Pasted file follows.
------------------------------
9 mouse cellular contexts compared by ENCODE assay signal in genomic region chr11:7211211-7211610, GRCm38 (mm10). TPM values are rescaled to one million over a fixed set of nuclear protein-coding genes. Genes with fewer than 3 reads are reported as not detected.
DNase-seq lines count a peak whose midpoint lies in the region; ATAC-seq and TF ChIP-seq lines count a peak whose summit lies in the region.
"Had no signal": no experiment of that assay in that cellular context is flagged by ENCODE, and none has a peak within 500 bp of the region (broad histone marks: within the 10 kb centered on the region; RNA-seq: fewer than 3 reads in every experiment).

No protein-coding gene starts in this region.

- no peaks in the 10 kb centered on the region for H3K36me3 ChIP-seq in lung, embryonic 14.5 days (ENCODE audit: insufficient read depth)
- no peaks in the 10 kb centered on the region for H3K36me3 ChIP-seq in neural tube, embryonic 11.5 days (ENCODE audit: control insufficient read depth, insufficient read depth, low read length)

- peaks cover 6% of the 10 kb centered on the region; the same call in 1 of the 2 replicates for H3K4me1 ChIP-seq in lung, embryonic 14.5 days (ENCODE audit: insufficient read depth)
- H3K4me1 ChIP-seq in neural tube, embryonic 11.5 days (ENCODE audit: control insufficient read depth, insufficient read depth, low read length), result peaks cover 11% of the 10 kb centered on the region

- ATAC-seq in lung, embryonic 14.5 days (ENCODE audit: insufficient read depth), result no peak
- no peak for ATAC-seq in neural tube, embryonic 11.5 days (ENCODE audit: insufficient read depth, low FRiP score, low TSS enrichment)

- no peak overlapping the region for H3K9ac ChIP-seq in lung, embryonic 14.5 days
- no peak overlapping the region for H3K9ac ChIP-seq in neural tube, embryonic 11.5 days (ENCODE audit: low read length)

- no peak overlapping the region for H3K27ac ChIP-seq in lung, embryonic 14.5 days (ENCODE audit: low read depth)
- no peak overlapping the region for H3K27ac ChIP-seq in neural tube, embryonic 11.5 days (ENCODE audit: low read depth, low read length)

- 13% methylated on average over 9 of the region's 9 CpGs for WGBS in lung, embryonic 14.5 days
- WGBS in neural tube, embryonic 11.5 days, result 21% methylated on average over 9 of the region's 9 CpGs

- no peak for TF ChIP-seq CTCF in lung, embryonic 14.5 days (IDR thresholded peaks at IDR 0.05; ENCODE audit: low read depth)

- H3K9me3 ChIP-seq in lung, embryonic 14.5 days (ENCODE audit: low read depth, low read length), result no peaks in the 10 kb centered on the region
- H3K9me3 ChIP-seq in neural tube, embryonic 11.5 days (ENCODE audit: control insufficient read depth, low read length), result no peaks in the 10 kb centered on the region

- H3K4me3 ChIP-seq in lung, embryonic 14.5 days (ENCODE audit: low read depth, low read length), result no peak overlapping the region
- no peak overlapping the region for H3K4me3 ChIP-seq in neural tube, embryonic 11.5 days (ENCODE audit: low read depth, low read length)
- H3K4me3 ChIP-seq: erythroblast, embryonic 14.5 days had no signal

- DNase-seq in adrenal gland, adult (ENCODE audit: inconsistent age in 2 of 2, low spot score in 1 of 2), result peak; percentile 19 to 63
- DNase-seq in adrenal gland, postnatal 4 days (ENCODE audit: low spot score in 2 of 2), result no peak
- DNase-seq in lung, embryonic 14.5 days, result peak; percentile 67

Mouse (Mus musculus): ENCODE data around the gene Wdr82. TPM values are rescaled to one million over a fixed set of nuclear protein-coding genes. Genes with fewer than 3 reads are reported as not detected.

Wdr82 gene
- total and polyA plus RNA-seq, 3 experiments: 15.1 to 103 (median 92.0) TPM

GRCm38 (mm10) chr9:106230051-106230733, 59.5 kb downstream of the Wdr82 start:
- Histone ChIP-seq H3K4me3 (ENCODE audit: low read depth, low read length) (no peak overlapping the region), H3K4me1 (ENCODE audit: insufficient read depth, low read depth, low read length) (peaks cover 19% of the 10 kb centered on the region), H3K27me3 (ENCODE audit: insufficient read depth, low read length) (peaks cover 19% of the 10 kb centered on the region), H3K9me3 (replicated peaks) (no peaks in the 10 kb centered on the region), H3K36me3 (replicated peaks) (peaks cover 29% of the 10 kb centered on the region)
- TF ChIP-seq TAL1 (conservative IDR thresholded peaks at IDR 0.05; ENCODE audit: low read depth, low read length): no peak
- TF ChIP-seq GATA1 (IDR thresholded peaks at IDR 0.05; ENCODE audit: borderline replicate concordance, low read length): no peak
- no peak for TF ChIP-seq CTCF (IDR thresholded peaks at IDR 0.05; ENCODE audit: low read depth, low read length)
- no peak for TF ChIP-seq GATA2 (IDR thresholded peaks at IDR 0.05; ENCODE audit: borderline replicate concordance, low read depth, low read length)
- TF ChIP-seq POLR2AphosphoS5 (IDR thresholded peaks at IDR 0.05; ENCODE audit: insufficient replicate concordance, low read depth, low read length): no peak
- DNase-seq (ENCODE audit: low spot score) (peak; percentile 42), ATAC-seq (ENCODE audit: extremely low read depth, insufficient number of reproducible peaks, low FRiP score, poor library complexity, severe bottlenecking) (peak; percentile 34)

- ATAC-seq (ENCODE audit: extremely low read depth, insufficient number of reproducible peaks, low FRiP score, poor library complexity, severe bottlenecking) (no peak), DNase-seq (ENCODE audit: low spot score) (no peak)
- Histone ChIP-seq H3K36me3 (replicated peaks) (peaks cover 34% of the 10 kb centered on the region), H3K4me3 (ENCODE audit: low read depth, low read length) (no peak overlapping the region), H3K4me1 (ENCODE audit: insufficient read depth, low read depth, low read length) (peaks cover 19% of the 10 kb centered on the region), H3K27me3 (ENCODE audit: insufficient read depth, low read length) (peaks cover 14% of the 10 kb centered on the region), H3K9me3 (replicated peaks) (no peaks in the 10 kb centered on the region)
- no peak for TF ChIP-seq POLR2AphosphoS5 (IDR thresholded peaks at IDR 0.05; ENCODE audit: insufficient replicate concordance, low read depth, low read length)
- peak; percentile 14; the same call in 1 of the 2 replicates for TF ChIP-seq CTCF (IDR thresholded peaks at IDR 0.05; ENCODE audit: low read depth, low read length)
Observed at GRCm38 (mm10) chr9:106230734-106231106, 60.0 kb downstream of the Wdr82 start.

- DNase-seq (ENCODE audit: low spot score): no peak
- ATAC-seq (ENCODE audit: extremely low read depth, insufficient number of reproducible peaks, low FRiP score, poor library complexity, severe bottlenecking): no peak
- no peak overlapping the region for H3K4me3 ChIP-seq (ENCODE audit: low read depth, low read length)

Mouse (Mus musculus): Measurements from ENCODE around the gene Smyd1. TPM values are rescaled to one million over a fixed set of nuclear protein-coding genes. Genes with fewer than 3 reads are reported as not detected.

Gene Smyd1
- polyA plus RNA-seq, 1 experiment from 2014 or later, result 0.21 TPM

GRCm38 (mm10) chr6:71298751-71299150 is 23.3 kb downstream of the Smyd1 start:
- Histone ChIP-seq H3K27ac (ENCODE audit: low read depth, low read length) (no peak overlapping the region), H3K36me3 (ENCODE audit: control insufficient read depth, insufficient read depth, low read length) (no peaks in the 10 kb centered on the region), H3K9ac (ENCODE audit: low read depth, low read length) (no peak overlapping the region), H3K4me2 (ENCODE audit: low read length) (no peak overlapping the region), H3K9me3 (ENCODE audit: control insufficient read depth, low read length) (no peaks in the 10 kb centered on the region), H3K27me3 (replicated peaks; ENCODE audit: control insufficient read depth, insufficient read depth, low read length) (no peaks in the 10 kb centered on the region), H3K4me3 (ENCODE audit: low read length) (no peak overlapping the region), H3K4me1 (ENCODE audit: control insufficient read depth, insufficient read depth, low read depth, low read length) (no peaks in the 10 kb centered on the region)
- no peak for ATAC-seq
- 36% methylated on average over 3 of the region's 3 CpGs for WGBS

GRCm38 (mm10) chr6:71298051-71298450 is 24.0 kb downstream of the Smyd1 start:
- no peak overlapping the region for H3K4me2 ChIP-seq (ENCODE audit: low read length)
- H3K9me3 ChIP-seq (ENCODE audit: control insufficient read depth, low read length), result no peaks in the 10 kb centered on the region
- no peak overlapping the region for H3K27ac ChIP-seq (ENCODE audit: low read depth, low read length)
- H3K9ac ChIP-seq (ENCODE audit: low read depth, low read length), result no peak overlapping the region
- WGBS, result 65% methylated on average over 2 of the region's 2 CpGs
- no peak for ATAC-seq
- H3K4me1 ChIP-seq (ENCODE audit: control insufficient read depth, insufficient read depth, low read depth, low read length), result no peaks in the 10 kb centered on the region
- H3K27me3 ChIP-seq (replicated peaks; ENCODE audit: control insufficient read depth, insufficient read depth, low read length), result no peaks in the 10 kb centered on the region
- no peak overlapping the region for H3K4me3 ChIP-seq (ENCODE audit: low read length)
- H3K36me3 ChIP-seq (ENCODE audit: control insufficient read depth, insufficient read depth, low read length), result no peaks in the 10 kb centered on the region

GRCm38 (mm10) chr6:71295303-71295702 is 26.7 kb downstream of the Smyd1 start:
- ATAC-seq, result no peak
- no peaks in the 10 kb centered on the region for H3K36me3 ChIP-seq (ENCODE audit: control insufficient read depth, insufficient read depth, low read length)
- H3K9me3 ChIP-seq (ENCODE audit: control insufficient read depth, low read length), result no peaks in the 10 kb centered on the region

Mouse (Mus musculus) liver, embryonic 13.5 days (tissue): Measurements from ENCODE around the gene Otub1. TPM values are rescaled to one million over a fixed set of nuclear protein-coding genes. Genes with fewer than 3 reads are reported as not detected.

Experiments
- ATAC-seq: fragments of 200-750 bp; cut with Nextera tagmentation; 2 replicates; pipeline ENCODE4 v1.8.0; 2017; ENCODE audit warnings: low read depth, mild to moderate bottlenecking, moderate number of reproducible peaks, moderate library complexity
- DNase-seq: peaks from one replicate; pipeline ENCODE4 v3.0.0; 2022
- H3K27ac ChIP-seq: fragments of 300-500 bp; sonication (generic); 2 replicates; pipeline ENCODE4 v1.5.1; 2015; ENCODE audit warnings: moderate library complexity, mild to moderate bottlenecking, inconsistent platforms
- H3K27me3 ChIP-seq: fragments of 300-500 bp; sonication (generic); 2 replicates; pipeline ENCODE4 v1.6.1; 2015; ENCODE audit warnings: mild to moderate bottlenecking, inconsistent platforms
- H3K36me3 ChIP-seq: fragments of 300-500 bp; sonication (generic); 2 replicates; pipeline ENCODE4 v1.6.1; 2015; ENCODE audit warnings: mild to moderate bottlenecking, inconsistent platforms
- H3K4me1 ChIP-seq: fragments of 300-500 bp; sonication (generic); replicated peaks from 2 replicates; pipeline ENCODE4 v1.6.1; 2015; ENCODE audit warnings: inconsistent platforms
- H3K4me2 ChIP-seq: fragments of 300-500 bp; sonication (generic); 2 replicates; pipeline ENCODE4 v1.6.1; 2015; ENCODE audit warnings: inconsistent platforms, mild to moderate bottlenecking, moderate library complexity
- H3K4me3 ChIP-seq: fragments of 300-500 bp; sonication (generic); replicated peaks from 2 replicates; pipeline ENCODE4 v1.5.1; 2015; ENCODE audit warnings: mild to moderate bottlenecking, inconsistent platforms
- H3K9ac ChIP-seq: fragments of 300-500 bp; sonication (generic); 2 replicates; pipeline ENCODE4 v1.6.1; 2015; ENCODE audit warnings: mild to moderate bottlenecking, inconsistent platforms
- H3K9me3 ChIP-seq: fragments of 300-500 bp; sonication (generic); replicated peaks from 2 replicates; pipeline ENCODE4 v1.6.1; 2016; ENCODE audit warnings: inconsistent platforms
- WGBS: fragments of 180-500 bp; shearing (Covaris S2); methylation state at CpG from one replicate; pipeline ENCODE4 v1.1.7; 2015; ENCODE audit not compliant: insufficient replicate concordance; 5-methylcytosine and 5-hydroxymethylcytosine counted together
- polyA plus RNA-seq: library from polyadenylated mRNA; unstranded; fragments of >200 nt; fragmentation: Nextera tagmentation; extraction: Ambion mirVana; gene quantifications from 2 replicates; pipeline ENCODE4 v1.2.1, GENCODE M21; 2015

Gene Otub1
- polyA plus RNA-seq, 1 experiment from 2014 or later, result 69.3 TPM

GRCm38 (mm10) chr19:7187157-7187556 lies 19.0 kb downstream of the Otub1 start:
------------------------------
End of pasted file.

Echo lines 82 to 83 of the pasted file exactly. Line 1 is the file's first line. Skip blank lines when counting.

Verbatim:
- polyA plus RNA-seq, 1 experiment from 2014 or later, result 69.3 TPM

GRCm38 (mm10) chr19:7187157-7187556 lies 19.0 kb downstream of the Otub1 start: